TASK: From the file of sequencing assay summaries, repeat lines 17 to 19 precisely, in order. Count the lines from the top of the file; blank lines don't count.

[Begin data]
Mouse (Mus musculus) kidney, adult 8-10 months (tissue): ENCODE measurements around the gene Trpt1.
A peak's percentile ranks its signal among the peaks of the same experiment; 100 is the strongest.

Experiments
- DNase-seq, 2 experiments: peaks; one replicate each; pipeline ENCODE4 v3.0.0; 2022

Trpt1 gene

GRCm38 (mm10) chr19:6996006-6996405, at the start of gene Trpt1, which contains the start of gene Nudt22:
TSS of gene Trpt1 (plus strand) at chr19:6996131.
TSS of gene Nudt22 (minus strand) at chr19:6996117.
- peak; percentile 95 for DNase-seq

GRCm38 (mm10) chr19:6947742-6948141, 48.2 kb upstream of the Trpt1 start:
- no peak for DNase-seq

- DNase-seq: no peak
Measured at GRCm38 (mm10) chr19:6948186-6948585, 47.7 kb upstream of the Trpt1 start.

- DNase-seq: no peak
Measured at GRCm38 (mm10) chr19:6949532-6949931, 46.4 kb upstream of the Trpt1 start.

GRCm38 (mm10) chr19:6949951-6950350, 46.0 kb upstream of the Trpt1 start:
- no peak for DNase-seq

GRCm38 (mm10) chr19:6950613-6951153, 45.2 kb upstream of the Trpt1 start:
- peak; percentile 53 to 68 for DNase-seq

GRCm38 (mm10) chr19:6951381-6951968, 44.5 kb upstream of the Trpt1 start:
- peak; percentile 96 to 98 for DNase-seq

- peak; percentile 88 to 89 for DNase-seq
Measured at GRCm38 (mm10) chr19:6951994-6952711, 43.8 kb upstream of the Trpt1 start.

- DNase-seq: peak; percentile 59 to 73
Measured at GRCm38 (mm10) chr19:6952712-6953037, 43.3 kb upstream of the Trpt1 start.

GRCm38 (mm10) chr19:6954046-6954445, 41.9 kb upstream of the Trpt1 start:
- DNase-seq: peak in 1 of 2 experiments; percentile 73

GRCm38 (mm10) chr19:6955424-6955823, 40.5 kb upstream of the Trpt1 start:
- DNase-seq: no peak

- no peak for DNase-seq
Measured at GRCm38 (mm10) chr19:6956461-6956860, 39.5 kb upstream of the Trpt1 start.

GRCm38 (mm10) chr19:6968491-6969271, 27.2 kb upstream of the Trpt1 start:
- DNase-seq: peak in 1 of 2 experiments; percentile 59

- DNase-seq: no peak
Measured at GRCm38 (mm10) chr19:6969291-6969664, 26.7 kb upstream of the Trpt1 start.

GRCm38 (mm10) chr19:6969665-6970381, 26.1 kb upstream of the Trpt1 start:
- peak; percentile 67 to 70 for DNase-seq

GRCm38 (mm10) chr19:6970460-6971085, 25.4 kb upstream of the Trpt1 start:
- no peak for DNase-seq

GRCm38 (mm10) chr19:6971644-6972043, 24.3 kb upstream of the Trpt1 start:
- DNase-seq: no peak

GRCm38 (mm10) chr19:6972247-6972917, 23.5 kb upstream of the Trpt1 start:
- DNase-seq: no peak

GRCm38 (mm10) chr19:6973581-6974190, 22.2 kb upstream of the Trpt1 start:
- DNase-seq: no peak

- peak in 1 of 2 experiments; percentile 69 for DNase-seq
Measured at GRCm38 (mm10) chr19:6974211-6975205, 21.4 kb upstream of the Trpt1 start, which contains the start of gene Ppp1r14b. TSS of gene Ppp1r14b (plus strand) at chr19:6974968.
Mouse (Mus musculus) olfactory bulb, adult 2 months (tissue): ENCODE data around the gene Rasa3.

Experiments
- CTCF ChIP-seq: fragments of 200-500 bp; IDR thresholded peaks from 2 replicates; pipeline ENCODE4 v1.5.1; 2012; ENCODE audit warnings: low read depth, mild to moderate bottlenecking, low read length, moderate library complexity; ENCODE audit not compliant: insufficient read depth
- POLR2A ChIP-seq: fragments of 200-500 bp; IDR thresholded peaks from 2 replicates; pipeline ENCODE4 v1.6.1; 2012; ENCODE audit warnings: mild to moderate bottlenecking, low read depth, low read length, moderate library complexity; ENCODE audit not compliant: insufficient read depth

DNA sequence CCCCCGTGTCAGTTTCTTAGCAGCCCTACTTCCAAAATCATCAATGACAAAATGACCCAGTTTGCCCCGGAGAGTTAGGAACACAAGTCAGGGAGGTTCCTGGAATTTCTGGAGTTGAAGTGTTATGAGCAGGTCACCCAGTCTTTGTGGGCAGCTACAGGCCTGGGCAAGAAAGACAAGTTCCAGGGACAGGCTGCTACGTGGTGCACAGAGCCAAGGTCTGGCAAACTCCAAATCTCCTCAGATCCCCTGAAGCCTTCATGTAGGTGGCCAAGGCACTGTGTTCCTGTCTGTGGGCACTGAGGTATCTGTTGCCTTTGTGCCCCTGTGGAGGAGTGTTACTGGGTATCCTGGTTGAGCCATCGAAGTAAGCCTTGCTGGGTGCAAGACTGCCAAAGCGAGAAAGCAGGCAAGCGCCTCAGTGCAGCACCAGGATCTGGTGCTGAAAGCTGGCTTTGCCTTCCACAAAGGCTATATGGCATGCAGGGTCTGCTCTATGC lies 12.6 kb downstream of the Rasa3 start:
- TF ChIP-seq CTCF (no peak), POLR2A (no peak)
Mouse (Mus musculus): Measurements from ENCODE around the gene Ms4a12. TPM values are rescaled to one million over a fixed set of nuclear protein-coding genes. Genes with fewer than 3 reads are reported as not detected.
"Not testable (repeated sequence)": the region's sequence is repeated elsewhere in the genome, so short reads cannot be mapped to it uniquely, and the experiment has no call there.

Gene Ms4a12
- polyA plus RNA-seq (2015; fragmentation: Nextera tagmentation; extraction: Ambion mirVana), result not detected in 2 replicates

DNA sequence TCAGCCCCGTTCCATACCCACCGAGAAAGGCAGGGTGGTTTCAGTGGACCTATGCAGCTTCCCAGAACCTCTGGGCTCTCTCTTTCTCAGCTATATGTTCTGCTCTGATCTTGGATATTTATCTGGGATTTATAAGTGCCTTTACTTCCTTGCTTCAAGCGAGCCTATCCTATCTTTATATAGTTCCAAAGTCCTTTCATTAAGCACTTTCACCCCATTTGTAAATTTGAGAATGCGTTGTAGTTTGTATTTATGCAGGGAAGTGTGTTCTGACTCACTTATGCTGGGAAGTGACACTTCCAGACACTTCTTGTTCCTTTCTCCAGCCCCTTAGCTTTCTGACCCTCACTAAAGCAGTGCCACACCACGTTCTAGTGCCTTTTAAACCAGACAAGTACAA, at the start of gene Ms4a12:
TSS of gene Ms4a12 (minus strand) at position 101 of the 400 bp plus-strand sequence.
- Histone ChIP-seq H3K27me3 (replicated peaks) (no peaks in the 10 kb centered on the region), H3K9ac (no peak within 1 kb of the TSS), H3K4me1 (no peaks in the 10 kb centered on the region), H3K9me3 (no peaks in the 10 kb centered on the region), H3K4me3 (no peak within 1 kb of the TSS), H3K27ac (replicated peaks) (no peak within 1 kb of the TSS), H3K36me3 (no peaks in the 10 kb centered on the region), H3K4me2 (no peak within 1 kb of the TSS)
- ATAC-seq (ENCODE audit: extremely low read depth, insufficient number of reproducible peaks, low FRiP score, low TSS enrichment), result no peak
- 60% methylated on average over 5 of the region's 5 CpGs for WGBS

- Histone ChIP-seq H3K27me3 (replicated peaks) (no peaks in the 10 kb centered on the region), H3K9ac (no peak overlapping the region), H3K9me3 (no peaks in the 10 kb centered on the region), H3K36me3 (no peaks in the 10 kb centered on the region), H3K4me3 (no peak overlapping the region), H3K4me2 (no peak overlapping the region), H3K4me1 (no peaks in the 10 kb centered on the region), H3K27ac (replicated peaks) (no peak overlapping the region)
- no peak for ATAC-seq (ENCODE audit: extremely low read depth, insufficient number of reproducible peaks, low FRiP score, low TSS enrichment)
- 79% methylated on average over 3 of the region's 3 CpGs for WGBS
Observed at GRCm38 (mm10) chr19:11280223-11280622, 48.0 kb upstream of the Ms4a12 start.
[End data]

- no peak for DNase-seq

GRCm38 (mm10) chr19:6950613-6951153, 45.2 kb upstream of the Trpt1 start:
- peak; percentile 53 to 68 for DNase-seq